• Their new standing in bold, preceded by the pound sign (#).
  • Their change in status on the Leaderboard (with an arrow indicating up or down), or a black club (♣) if this is their first appearance.
  • For each of the tournaments that are being recognized in this Leaderboard:
    • The name and link to the Hendon Mob listing for that tournament.
    • The player’s finishing position in the tournament and the number of entries.
    • The tournament prize pool in US dollars.
Tyler Panas (Calgary, Alberta)
2nd of 257 entries, $179.9K prize pool
Erik Backlund (Calgary, Alberta)
1st of 257 entries, $179.9K prize pool
Rahul Karpy (Portland, Oregon)
6th of 3505 entries, $865.7K prize pool
Andrew Goosen (Port Coquitlam, British Columbia)
2nd of 1380 entries, $339.4K prize pool
Brian Monigold (Spokane Valley, Washington)
5th of 968 entries, $968K prize pool
Steven Williams (Hood River, Oregon)
2nd of 330 entries, $181.5K prize pool
Taran Parmar (Edmonton, Alberta)
6th of 682 entries, $2.5M prize pool
Ali Razzaq (Edmonton, Alberta)
3rd of 257 entries, $179.9K prize pool
Alejandro Madrigal (Umatilla, Oregon)
2nd of 409 entries, $368.1K prize pool
Landen Lucas (Portland, Oregon)
12th of 293 entries, $1.3M prize pool
Stuart Young (Portland, Oregon)
7th of 4489 entries, $2.3M prize pool
Landon Brown (Kent, Washington)
1st of 840 entries, $277.2K prize pool
2nd of 1180 entries, $607.7K prize pool
Yunkyu Song (Camas, Washington)
4th of 735 entries, $2.2M prize pool
Clemen Deng (Portland, Oregon)
6th of 104 entries, $1M prize pool
1st of 49 entries, $245K prize pool
Maxwell Young (Oregon)
4th of 3163 entries, $897.8K prize pool
Dylan Linde (Coeur D’Alene, Idaho)
1st of 81 entries, $781.5K prize pool
3rd of 116 entries, $580K prize pool
1st of 1869 entries, $5.9M prize pool

2024 Chinook Winds PacWest Poker Classic, Satellite Unlocked

Event #5 $35,000 Guaranteed NL Hold’em 6-Max

This event broke me. I had a very rough start, down two-thirds of my stack at the first break, then lost half of that before I managed to shove aces with about 12bb and got a call that doubled me up. Took a couple smaller pots then knocked out what was a smaller stack (by then) and was back to 50bb. Got myself up almost to starting stack after tens held on a KKQ9X board. But busted after less than three hours when ace-eight of spades were the turn nuts on a king-high board with three spades and shoved into the full house on the river when the board paired.

Rebought very reluctantly just before the end of entries and landed at a table with several big stacks, going up and down for another 90 minutes until I picked up red aces in middle position, raised 2.5bb, and got a call from one of the big stacks in the small blind. The flop came out KQJ, all hearts, giving me the royal flush draw, and I continued and was called. Turn is an offsuit 6. I shoved about 15bb, figuring I’ve got both the straight and flush draws even against two pair or a set, and the big tack called with Q6 offsuit, which held and I was gone again.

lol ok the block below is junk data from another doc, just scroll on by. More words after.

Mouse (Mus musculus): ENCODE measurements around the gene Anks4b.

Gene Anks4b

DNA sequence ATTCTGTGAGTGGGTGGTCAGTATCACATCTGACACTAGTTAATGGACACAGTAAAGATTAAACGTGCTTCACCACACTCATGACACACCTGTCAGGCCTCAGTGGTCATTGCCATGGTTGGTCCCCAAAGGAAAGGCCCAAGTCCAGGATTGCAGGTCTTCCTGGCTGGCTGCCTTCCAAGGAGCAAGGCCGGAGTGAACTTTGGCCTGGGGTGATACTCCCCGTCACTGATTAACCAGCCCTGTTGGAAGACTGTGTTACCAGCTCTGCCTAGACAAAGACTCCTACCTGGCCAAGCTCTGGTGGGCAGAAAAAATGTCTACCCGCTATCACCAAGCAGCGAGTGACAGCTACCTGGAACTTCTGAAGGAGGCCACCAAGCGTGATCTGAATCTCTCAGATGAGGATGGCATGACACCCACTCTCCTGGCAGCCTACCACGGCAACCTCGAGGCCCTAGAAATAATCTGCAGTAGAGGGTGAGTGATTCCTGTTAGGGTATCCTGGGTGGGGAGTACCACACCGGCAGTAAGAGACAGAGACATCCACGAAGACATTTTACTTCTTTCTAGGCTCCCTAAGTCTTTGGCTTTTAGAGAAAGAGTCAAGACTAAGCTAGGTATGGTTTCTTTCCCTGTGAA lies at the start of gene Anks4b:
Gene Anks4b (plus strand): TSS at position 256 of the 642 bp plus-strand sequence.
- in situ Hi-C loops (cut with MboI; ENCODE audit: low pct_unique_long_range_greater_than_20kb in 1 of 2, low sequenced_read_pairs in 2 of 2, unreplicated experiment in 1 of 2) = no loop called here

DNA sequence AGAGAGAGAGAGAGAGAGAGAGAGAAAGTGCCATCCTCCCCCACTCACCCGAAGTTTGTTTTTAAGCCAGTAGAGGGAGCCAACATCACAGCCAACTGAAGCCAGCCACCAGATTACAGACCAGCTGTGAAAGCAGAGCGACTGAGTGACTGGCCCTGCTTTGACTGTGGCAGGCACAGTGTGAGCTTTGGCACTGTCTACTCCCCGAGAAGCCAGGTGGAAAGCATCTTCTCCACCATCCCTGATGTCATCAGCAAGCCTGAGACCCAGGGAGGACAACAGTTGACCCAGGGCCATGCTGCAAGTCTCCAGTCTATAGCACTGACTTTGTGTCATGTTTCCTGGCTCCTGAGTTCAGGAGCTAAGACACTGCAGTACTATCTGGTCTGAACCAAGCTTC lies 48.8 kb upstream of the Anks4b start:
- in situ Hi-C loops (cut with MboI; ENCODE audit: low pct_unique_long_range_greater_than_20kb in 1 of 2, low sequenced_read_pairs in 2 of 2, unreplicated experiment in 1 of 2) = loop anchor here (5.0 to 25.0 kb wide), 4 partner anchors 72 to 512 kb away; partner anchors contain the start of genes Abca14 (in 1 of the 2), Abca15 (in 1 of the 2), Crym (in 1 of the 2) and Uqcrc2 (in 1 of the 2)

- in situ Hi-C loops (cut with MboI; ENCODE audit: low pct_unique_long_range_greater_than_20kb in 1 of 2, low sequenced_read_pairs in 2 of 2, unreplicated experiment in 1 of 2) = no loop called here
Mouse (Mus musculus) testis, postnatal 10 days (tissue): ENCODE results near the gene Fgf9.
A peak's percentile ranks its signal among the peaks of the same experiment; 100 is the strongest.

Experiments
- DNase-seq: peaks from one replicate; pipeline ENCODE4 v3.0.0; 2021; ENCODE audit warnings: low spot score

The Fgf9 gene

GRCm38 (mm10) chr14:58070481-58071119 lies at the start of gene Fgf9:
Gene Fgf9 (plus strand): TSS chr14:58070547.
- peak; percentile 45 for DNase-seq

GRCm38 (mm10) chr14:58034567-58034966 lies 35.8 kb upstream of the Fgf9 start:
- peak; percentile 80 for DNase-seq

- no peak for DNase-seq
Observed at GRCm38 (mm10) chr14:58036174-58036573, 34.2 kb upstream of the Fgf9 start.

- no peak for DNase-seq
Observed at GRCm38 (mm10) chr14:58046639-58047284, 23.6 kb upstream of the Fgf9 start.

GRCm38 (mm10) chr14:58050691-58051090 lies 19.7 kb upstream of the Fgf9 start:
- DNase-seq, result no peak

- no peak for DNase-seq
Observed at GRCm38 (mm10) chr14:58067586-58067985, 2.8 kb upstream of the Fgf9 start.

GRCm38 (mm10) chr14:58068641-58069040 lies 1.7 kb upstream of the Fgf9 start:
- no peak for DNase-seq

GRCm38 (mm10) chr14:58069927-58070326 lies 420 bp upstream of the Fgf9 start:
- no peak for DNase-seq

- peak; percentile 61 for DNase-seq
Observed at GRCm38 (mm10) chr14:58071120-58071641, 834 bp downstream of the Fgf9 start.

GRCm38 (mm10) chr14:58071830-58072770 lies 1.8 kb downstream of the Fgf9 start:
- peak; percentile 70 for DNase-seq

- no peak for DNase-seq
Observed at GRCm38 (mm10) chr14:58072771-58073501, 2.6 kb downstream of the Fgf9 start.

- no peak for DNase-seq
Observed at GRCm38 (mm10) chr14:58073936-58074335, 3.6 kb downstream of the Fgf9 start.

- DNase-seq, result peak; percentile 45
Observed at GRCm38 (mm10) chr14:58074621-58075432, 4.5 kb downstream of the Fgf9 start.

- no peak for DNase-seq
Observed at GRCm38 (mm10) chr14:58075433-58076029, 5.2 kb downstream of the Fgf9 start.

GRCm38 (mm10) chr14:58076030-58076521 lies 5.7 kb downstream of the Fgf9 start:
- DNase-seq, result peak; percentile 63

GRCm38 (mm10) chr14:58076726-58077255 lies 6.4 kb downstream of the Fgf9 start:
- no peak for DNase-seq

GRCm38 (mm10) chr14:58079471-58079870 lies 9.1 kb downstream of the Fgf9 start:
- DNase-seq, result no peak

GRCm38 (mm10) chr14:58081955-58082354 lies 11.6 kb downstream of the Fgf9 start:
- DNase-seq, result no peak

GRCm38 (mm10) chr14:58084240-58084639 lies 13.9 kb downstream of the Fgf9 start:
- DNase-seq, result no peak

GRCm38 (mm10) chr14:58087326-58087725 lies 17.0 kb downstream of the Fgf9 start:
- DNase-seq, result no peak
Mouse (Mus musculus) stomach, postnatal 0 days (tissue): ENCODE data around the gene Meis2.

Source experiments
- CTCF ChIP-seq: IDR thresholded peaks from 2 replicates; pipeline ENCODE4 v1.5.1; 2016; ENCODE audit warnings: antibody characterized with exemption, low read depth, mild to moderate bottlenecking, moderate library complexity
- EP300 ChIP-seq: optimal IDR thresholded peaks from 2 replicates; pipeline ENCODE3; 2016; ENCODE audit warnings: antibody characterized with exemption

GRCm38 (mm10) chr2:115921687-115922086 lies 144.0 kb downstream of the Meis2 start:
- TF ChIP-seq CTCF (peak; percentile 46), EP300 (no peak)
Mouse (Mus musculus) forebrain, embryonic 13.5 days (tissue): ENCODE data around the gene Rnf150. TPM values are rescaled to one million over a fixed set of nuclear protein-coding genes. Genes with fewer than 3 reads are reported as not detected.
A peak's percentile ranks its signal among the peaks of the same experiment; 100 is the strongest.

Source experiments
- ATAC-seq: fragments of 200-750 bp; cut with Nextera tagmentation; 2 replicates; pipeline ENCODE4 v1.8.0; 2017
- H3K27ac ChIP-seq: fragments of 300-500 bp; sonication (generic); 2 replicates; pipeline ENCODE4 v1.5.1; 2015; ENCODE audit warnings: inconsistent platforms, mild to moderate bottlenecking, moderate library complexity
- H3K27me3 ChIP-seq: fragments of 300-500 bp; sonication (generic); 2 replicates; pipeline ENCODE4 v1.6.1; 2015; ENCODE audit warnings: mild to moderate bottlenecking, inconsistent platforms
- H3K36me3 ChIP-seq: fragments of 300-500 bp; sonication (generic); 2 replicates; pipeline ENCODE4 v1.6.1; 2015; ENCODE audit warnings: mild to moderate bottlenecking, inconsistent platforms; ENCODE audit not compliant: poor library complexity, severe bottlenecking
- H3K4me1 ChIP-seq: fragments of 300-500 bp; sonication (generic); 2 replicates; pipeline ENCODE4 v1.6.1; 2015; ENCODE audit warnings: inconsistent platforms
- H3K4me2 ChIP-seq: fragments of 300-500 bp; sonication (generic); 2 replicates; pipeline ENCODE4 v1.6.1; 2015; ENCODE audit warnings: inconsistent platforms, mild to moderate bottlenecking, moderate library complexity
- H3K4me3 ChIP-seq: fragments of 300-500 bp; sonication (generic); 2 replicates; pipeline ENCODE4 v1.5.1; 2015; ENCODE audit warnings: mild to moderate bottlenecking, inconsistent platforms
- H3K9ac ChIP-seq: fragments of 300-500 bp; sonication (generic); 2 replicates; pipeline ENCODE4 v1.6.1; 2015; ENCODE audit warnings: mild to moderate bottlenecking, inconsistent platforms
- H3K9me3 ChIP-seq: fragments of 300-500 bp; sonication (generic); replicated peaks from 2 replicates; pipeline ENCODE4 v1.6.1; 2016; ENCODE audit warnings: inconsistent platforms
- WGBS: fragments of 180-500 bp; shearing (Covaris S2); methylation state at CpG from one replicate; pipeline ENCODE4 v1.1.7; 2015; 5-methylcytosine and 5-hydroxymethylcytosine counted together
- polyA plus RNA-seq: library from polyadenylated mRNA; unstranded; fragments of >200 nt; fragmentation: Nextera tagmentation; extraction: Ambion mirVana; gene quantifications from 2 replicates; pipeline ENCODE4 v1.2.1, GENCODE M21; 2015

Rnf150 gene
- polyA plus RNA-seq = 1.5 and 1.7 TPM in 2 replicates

Event #7 3 Seats Guaranteed NL Hold’em Main Event Turbo Satellite

My father came down to stay for a couple nights, and we headed out for an early dinner at Pub’s Fish & Chips which was packed when we got there. Made it back to the poker room with just a couple minutes to spare for registration in Event #6 $10,000 Guaranteed NL Hold’em Boss Bounty, but elected for the Main Event satellite instead, which was only about 15 minutes in.

This game went considerably more to my liking, particularly after I shoved ace-eight suited in and got called by kings and another hand I forget, then hit the ace on the river and tripled up. Fifty minutes in, I’d quadrupled the starting stack and I was steamrollering, even knocking the same player out twice after he’d re-entered. By the time we were down to 19 players, I had 20% of the chips in play. Only four vouchers, though, with $452 cash going to fifth place.

I started praying to satellite saint Dara O’Kearney that I wouldn’t screw this up, but I was still more active than I needed to be, managing to put the brakes on just on time after I’d gotten into a fight with a player who had a not-insignificant stack in front of her.

When we were down to 5 players, in the money, there were four stacks large enough that any one of them could have hurt or eliminated the others, and one very small stack. That stack ended up all in for less than the ante in their big blind and survived a 3-way hand, but still only won their ante. Then, most of what they had left went to the small blind, which they surrendered, leaving just a third of a blind. That went all in a couple hands later and they got the $452 and the rest of us got vouchers.

So, not a great day, but one really good tournament and I’m three cashes for five entries so far, though those two losses were doozies.

Taking the daytime off because I don’t want to sit around with a bunch of seniors; I’ll wait until tonight’s HORSE tournament to see them.